I find it absolutely fascinating and inspiring that our solar system is so orderly!
Our massive planet Earth floats in space, revolving around its sun, travelling a total of 584 million miles at 67,000 miles per hour. The number of days for one revolution has been consistent for thousands of years to the nearest millionth of a day. How is that possible?
Could we replicate that kind of unvarying data? If the top experts of the automotive field raced a car around a track every day using every scientific, technological controls known to man, would they be able to get results as consistent?
There is something Divine and beautiful about this. To me, it points to an unchanging, faithful God who lovingly created a world of order for his children.
As usual, I also found a significant connection in literature, The Pirates of Penzance, a comic opera. The story concerns Frederic, who, having completed his 21st year, is released from his apprenticeship to a band of tender-hearted pirates. He meets Mabel, the daughter of Major-General Stanley, and the two young people fall instantly in love. Frederic soon learns, however, that he was born on 29 February, and so, technically, he only has a birthday each leap year. His indenture actually specifies that he remain apprenticed to the pirates until his “twenty-first birthday”, meaning that he must serve for another 63 years. Bound by his own sense of duty, Frederic’s only solace is that Mabel agrees to wait for him faithfully.
Here is a sampling of writings on Leap Year worth checking out, and I leave the best for last.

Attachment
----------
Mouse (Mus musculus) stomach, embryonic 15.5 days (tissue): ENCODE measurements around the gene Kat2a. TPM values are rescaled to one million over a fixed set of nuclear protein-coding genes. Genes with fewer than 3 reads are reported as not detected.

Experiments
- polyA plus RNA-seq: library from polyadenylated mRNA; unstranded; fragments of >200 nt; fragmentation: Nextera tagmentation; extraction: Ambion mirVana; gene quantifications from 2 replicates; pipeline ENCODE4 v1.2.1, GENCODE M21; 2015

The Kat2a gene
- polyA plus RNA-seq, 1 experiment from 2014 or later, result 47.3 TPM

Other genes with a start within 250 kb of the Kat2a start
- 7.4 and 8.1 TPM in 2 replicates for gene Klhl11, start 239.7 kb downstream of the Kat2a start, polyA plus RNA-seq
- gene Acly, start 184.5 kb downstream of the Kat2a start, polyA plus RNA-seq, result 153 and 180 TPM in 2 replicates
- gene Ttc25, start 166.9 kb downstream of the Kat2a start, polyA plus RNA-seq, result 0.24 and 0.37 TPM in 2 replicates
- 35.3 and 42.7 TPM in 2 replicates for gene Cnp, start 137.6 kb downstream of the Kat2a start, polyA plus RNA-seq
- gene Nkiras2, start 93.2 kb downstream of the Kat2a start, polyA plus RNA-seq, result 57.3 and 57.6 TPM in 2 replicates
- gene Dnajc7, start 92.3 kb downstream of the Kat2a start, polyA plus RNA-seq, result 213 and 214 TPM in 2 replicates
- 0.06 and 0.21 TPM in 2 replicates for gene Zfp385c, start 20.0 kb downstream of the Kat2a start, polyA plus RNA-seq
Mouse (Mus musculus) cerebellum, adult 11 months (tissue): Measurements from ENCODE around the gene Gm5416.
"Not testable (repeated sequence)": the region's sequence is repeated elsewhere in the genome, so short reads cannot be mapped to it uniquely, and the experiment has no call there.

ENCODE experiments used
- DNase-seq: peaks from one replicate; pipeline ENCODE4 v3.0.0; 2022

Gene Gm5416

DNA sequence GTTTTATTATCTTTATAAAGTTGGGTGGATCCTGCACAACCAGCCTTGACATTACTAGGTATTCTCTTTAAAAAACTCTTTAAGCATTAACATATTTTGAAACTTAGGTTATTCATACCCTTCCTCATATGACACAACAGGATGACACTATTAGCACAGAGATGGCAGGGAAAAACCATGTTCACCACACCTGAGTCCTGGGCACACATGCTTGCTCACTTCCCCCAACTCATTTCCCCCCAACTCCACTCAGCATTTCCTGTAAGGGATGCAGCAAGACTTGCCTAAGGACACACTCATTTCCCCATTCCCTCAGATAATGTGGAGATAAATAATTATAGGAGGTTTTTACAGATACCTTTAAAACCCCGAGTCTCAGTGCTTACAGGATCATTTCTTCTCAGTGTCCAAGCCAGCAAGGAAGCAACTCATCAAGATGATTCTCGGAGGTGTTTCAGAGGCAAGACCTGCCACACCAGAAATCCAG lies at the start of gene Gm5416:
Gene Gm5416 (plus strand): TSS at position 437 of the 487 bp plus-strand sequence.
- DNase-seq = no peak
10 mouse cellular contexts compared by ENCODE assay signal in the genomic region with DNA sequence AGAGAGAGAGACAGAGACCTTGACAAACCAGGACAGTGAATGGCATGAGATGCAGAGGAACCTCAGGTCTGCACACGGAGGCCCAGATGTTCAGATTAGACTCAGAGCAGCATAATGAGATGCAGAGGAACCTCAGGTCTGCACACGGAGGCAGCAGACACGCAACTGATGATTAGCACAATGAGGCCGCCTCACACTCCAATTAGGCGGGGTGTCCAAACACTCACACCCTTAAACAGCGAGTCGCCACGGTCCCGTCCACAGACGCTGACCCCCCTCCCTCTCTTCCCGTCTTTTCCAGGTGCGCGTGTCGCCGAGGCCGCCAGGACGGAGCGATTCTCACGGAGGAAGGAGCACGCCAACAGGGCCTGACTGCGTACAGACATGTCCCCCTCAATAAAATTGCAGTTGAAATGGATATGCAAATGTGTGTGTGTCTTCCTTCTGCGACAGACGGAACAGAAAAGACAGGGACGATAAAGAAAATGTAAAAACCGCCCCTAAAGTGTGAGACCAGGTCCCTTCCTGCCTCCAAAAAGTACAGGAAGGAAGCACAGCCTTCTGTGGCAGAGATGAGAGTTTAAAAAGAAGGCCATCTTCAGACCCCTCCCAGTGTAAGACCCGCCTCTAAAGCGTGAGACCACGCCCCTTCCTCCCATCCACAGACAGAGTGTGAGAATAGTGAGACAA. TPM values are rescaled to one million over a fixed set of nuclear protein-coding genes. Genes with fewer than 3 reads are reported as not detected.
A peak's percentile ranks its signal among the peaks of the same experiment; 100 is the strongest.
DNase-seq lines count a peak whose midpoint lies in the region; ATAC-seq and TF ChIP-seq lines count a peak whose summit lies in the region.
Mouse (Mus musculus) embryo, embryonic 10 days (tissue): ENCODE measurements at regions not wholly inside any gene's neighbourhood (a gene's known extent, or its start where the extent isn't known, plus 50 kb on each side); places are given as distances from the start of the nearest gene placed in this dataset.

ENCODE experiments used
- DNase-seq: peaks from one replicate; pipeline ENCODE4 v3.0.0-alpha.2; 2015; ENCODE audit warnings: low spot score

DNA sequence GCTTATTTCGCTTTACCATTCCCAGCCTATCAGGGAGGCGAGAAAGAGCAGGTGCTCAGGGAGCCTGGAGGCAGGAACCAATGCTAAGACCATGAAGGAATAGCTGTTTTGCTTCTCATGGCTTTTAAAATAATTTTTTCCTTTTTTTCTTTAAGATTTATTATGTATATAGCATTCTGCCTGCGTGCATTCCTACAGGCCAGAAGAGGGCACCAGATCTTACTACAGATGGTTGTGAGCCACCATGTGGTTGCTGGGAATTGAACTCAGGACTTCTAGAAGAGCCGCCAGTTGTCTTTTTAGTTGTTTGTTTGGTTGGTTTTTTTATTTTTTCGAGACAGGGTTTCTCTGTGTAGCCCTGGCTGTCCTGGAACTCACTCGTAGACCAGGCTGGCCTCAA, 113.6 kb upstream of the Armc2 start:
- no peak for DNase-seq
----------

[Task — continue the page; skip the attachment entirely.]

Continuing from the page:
According to timeanddate.com, Leap Years are needed to keep our calendar in alignment with the Earth’s revolutions around the sun. It doesn’t take 365 days to circle the sun, it takes 365.242199 days – or 365 days, 5 hours, 48 minutes, and 46 seconds. So if we didn’t add a day on February 29 nearly every 4 years, we would lose almost six hours off our calendar every year, then after 100 years, our calendar would be off by 24 days.
There are various other calendars that have Leap Years. The Chinese Calendar has 13 months with a leap month added about every 3 years. The Jewish calendar has 13 months in a leap year. There are 29 or 30 days in each month in a Jewish leap year, which has 383, 384, or 385 days. A leap year is referred to in Hebrew as Shanah Me’uberet, or a pregnant year.
The Iranian calendar is slightly more accurate than the Gregorian calendar. Compared with the Gregorian calendar, which errors by one day in about every 3226 years, the Iranian calendar needs a one-day correction in about every 141,000 years. The Islamic Hijri calendar has a 11 leap years in a 30-year cycle. An extra day is added to the last month of the year during the Islamic leap year.
The Hindu calendar includes an extra month, once every three years or four times in 11 years. A leap year in the Ethiopian calendar is similar to the Gregorian calendar in which an extra day is added to the last month of the year every 4 years.
To close with the best: First, an exploration of the various calculations used to define a year. Scroll down about 2/3 of the way.
And my favorite, a fascinating point of view that the calendar has actually always been in place, since before man was created.
…Thought provoking perspectives on time…space…and eternity.